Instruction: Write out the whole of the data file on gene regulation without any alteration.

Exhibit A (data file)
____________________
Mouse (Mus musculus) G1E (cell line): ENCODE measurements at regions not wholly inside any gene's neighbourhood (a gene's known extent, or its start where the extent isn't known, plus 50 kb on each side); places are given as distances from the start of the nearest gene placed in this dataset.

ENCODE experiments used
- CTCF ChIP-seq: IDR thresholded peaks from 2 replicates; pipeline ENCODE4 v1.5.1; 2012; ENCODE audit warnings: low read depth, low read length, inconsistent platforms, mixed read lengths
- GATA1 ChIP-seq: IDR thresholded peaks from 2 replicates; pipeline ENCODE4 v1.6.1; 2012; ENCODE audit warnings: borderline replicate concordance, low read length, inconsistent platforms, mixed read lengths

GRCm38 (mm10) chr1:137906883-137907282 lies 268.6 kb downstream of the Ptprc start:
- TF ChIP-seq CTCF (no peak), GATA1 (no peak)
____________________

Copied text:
Mouse (Mus musculus) G1E (cell line): ENCODE measurements at regions not wholly inside any gene's neighbourhood (a gene's known extent, or its start where the extent isn't known, plus 50 kb on each side); places are given as distances from the start of the nearest gene placed in this dataset.

ENCODE experiments used
- CTCF ChIP-seq: IDR thresholded peaks from 2 replicates; pipeline ENCODE4 v1.5.1; 2012; ENCODE audit warnings: low read depth, low read length, inconsistent platforms, mixed read lengths
- GATA1 ChIP-seq: IDR thresholded peaks from 2 replicates; pipeline ENCODE4 v1.6.1; 2012; ENCODE audit warnings: borderline replicate concordance, low read length, inconsistent platforms, mixed read lengths

GRCm38 (mm10) chr1:137906883-137907282 lies 268.6 kb downstream of the Ptprc start:
- TF ChIP-seq CTCF (no peak), GATA1 (no peak)